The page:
As a result, billions of human beings continue to honor the wrong religion to this very day. I truly hopes God is grading on a curve. . .


March 1, 1969 -
While performing with the Doors at The Dinner Key Auditorium in Miami, the formerly svelte, now tubby alcoholic Jim Morrison asks the audience Do you wanna see my cock? then exposes himself briefly on a Miami stage.



For thus showing his peepee, Morrison received a sentence of six months hard labor.

Mr. Mojo Rising indeed.

Coincidentally, in a weird cosmic way, the Oliver Stone film, The Doors, premiered on the same date in 1991.



The bar that Jim and his buddies frequented in the movie is Barney's Beanery, a popular spot in W. Hollywood, California. It was the last place Janis Joplin visited before she died at a nearby hotel later that night.


March 1, 1971 -
You may not need a weatherman to tell which way the wind blows but... The radical group Weather Underground exploded a bomb in a restroom of the U.S. Capitol building, causing significant damage. The bomb exploded after an intensive search of the building yielded no results.



Nobody was ever convicted of the attack.


March 1, 1978 -
The body of Charlie Chaplin was stolen for ransom by Galtcho Ganav (Bulgaria) and Romnan Wardas (Poland) from a cemetery in Corsier, Switzerland. The actor's corpse is recovered two months later.

One can only hope the little tramp was properly embalmed.


March 1, 1982 -
Russian spacecraft Venera 13 landed on Venus and sent back data.



Frightened scientists try to suppress the video but the world must know.



And so it goes.


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Tuesday, February 28, 2017

Ho Natay, swing dat thing

Bon temps roulez, mes amis - It's Mardi Gras!









No one needs to disrobe, it's much too cold and we've got plenty of beads (unless you like to disrobe in public.)


Today is also know as Shrove Tuesday or Pancake Day, which heralds the beginning of fasting in Lent. On this day (so the historians say) there were feasts of pancakes to use up the supplies of fat, butter and eggs... foods that were forbidden during austere Lent.



In England there are several celebrations on this day but perhaps the best known one is the Pancake Day Race at Olney in Buckinghamshire which has been held since 1445. The race came about when a woman cooking pancakes heard the shriving bell summoning her to confession. She ran to church wearing her apron and still holding her frying pan, and thus without knowing it, started a tradition that has lasted for over five hundred years.

Keep flipping them pancakes


February 28, 1915
I wanted to say something about the universe. There's God, angels, plants... and horseshit.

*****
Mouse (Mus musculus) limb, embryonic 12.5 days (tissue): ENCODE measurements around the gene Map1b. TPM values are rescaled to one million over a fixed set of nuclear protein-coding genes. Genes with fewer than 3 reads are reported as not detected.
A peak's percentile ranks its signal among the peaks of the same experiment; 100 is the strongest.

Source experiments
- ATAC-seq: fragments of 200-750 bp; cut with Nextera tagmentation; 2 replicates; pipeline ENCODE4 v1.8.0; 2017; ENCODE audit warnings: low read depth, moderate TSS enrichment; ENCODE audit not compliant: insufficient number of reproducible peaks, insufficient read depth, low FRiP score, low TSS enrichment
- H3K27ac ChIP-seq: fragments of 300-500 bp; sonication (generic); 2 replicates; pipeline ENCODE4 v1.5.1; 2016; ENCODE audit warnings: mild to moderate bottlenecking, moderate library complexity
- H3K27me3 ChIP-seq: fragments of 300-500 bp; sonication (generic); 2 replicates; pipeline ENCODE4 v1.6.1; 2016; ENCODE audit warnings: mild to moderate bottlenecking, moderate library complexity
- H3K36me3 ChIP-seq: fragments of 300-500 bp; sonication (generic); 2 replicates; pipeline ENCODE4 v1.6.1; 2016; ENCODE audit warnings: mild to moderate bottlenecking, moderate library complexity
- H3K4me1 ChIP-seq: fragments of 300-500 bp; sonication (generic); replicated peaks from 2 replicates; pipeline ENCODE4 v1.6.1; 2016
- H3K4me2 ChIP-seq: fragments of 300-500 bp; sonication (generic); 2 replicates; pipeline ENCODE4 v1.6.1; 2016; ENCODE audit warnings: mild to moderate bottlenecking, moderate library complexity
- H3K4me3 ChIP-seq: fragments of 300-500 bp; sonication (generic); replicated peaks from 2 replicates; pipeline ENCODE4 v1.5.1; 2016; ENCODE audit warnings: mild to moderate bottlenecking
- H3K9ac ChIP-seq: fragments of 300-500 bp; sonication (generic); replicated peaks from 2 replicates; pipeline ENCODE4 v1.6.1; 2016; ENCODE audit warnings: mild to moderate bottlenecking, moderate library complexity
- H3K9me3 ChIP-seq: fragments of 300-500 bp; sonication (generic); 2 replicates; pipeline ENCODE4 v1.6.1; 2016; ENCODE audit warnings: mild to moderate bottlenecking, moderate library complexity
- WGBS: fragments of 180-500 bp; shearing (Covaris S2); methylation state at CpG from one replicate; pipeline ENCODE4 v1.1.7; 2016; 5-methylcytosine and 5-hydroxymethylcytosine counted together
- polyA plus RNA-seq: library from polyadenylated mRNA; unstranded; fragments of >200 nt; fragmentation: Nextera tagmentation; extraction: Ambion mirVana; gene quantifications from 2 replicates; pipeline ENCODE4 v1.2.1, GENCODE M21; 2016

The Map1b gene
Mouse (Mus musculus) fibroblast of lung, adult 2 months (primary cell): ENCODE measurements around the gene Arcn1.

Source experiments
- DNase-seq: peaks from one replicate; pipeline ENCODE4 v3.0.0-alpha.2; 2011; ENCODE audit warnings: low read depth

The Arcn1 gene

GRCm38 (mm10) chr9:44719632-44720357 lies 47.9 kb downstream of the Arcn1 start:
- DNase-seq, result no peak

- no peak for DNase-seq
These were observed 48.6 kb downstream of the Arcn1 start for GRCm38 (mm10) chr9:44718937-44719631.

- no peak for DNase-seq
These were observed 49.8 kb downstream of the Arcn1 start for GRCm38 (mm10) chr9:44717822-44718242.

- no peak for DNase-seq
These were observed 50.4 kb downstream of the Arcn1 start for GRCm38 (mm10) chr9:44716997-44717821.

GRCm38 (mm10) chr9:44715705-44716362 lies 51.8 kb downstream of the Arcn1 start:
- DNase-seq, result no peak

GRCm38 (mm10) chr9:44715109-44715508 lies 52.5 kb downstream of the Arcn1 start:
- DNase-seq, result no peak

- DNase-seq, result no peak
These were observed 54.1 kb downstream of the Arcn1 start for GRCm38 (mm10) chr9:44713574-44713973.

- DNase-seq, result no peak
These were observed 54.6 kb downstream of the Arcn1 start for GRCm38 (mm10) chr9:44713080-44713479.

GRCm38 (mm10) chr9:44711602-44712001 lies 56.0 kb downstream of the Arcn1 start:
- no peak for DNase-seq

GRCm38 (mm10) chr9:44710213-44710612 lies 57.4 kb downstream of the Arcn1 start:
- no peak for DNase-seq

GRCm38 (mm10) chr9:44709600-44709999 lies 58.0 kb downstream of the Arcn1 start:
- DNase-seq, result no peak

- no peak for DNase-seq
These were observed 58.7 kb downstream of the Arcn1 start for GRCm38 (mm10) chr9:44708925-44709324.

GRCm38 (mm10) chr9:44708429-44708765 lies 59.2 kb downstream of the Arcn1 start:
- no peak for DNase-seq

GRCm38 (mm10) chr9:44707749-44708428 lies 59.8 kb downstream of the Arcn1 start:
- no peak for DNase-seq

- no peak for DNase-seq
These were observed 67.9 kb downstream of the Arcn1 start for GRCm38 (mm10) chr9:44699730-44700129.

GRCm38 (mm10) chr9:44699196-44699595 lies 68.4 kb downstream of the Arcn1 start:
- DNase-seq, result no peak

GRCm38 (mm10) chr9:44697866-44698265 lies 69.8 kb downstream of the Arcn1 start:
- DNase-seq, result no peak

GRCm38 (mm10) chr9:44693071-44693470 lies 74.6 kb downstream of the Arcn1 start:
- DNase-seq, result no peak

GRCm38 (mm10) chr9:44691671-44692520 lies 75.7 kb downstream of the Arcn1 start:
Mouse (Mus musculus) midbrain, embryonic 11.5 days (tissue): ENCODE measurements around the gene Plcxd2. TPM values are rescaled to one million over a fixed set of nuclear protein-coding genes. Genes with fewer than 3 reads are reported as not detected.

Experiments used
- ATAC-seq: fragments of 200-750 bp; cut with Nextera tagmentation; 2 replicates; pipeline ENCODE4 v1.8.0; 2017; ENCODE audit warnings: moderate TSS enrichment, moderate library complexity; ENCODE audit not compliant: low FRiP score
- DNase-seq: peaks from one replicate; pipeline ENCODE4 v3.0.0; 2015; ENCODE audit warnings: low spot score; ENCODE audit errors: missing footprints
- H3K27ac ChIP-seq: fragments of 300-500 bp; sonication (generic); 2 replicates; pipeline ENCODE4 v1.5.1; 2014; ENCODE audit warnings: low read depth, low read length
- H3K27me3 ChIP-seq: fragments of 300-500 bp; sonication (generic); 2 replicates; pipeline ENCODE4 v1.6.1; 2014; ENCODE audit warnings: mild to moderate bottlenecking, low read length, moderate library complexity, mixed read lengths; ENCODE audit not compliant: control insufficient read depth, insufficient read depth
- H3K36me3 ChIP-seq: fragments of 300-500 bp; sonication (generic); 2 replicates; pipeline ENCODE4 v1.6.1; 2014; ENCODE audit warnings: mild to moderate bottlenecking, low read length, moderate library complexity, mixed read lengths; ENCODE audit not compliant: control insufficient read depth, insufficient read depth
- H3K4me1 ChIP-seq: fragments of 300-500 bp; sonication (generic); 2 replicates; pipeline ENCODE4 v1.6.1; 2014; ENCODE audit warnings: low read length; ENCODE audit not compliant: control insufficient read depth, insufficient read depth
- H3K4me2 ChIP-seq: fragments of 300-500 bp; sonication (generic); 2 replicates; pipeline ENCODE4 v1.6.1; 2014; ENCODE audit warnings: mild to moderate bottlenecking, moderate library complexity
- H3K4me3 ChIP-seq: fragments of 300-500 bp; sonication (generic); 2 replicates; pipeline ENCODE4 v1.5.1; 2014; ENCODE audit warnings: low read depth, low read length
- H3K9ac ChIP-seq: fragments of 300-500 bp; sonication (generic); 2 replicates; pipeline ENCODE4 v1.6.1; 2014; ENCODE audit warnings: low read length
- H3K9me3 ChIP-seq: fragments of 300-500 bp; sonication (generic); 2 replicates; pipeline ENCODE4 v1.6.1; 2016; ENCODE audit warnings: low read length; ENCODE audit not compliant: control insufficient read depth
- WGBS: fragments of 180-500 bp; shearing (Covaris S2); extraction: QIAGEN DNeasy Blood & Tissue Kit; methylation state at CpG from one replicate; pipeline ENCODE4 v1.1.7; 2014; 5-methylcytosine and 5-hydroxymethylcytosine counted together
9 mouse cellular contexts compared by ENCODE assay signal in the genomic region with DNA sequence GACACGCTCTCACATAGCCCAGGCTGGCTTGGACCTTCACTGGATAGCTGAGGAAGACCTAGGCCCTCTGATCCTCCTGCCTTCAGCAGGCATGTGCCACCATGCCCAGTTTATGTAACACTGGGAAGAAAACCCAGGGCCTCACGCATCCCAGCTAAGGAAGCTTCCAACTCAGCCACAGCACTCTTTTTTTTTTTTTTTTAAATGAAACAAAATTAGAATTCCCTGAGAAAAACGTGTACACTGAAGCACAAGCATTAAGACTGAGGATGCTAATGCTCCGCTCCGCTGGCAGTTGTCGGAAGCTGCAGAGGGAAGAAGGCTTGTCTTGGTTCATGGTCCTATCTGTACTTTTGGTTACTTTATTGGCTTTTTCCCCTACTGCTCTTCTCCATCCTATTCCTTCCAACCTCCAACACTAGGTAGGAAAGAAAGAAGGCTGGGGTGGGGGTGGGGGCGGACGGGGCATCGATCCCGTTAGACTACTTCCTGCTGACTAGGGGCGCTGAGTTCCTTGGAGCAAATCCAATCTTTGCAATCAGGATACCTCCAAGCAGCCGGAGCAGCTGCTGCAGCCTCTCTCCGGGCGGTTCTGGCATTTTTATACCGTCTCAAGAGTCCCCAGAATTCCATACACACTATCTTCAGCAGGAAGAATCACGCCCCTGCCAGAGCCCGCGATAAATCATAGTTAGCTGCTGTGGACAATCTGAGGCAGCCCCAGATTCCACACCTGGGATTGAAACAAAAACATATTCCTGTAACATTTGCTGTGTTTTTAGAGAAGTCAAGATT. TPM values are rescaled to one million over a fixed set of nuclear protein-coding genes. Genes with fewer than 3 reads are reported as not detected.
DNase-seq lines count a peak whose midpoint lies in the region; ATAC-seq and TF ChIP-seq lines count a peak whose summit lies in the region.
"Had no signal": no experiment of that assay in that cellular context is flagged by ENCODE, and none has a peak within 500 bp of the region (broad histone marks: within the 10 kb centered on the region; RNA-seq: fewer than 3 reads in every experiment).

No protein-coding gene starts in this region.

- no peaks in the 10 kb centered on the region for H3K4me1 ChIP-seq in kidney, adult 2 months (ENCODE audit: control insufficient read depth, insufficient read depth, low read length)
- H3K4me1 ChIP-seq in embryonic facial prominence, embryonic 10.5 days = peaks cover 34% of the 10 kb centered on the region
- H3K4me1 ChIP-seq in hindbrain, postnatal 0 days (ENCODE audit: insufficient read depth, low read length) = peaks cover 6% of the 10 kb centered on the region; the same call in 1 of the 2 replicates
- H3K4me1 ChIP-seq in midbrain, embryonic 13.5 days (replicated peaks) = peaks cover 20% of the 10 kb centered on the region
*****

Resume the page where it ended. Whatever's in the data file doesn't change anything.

Samuel Joel Zero Mostel, (blacklisted by the HUAC in the '50s), larger than life actor and comedian, was born on this date.


February 28, 1948 -
You've gotta be original, because if you're like someone else, what do they need you for?







Bernadette Lazzara (Bernadette Peters), Actress/Singer was born on this date.


February 28, 1970 -
Simon and Garfunkel's song Bridge over Troubled Water reached number one on this date and stayed there for the next six weeks.



At first, Simon thought the opening lyrics were too simple: "When you're weary, feeling small. When tears are in your eyes, I will dry them all." He later realized that it was this simplicity that helped give the song a universal appeal.


Goodbye, Farewell, and Amen was the 251st and final episode of M*A*S*H*. Closing out the series' eleventh season, the -hour episode first aired on Monday, February 28, 1983.



Alan Alda and Loretta Swit were the only actors to appear in the first episode of MASH, and this episode.


February 28, 1986 -
The Brat-Pack Classic, Pretty In Pink, starring Molly Ringwald, Andrew McCarthy, Jon Cryer and James Spader premiered on this date.



Robert Downey Jr. was almost cast as Duckie when the ending had Andie getting together with Duckie. Per Molly Ringwald, this ending may have stuck if Downey won the role because he didn't give her the "brother vibe" Jon Cryer did.


What is Truth?


Today in History:
February 28, 1574
-
Two impertinent heretics were burned at the stake in Mexico at a spectacular auto-da-fe comparable to those in Spain.

The two are the first victims of the Inquisition in the New World, dying for their heretical crimes of...Lutheranism.


February 28, 1844 -
Julia Gardiner met her future husband, President John Tyler, on this date.

The USS Princeton departed Alexandria, Virginia on a pleasure and trial trip down the Potomac with President John Tyler, his Cabinet and approximately two hundred guests on board. Upon the final firing of Captain Robert F. Stockton's Peacemaker (a newly designed cannon), the defective gun finally burst, instantly killing Secretary of State Abel Upshur; Secretary of the Navy Thomas Gilmer; Captain Beverly Kennon, Chief of the Bureau of Construction, Equipment and Repairs; Virgil Maxcy of Maryland, Charge d'Affaires to Belgium, 1837–42; David Gardiner of New York, the father of Julia Gardiner; and the President's valet, a black slave named Armistead.